By: Nu Yang
Not too long ago we asked in our Critical Thinking column if a newspaper should hold news if it’s emotionally harmful to its staff (bit.ly/1qgOYoy). The question stemmed from the mass shooting that took place in May on the University of California, Santa Barbara campus. Both the student and the professional journalist in our column agreed that the school’s newspaper should have went ahead and immediately published the news even though the story hit too close to home.
Journalists have always been careful to put a barrier between them and a story’s subject. Perhaps it does minimize the emotional harm. Perhaps it provides them the objective point of view needed in order to just report the facts, no matter how disturbing.
When videos showing the beheadings of U.S. journalists James Foley and Steven Sotloff at the hands of Islamic State militants surfaced, media organizations were faced with a dilemma. How should they cover their deaths? Some news companies urged the public not to view the videos. Others didn’t even post video stills in their reports. Instead, many of them encouraged the public to honor the men by reading their works of journalism.
When asked at a New York Times event if he had watched the videos, Times executive editor Dean Baquet said he had chosen not to view them. “Maybe I should have watched them, to be honest,” he said. “But I’m a human being, too. Those are painful things to watch.”
Every day journalists cover terrible things, and they don’t even have to be in war-torn countries. We saw it this summer in Ferguson, Mo. when journalists became the target of police arrests, simply for doing their job as they reported the story of the police shooting of 18-year-old Michael Brown.
When her colleague Wesley Lowery was arrested in Ferguson, Washington Post reporter Alyssa Rosenberg wrote in a column, “I think it is absolutely true that media figures react particularly strongly to the mistreatment of our own, amplifying cases that are not necessarily different from the violence or injustice suffered by other civilians. But stories like these can be sadly clarifying.”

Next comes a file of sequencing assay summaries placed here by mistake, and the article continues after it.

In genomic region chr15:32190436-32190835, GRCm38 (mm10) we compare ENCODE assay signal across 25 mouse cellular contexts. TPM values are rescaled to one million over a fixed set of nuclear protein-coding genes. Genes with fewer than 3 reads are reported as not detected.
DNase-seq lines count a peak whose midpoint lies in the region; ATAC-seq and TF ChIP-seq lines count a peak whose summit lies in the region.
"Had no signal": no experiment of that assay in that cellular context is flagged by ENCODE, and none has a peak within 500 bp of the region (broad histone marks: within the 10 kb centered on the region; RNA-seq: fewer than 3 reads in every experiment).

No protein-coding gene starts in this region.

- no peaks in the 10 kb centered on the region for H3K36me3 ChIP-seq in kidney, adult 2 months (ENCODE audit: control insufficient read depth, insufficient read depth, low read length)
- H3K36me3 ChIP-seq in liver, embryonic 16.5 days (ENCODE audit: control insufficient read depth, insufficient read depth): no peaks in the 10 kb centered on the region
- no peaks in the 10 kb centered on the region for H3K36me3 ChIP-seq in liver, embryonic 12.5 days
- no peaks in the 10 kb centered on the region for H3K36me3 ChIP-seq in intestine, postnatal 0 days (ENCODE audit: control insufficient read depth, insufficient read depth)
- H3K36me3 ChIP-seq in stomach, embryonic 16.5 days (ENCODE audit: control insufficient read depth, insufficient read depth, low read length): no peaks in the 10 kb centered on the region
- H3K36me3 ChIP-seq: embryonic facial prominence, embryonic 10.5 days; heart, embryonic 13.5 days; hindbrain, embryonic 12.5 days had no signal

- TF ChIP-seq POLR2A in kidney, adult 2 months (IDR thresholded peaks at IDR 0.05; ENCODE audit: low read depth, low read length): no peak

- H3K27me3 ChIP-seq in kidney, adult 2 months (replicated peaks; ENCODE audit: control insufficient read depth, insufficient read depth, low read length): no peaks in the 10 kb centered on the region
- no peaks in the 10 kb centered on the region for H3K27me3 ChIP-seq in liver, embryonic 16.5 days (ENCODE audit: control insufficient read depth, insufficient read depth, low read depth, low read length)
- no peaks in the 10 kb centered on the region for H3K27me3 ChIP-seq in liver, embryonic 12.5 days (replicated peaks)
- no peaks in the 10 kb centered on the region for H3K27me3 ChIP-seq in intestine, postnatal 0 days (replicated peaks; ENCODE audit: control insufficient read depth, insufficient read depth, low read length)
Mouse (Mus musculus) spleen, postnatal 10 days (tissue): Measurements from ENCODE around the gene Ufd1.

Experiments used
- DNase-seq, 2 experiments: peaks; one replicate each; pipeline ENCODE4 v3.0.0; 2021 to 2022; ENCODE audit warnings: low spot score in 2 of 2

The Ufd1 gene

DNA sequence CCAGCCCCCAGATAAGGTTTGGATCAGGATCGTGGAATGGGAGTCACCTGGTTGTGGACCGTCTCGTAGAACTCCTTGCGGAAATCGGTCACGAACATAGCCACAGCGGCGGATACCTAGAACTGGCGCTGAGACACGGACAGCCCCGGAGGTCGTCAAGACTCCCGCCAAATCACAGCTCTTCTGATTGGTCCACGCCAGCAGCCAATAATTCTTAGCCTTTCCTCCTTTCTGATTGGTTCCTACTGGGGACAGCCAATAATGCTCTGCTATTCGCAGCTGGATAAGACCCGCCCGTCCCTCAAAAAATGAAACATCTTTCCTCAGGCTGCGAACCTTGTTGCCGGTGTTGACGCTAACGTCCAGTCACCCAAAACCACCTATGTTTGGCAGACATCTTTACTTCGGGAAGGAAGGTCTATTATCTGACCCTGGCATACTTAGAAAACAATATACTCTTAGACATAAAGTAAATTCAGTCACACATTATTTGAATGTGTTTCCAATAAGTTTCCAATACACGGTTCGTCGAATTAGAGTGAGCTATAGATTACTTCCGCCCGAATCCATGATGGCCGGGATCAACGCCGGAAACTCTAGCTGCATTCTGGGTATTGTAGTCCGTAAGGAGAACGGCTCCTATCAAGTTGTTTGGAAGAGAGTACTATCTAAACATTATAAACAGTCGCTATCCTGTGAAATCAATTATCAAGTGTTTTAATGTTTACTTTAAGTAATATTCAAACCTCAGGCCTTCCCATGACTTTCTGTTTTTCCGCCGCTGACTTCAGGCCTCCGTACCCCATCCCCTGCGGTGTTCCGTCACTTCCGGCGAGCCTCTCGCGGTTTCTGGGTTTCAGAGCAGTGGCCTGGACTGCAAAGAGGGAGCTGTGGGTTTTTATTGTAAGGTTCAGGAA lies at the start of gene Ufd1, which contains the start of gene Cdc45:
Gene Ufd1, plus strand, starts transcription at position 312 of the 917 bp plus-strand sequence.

Rosenberg brings up a good point. Stories from Ferguson and the news of Foley’s and Sotloff’s senseless deaths have certainly opened eyes. When the news directly affects journalists, that barrier between us and the story comes down fast. Why? Because journalists are human. They react. They feel. They sympathize. That’s why reporters in Ferguson stood alongside local residents, dodging tear gas canisters, in order to get their stories and images. That’s why journalists like Foley and Sotloff gave their lives to report stories from the Middle East.
It’s because these kinds of stories are personal and do hit too close to home that journalists choose to take risks to bring them to the public. We live in a dangerous world, and journalists aren’t immune to its effects.
“We do have to cover these things,” Baquet said, referring to the wars in Iraq and Afghanistan. “I can’t get away with saying, we’re not gonna cover these wars because they’re too dangerous. But it’s really hard. And that decision is not about making a buck or being competitive, it’s about the role a news organization…plays in society.”
Spoken like a true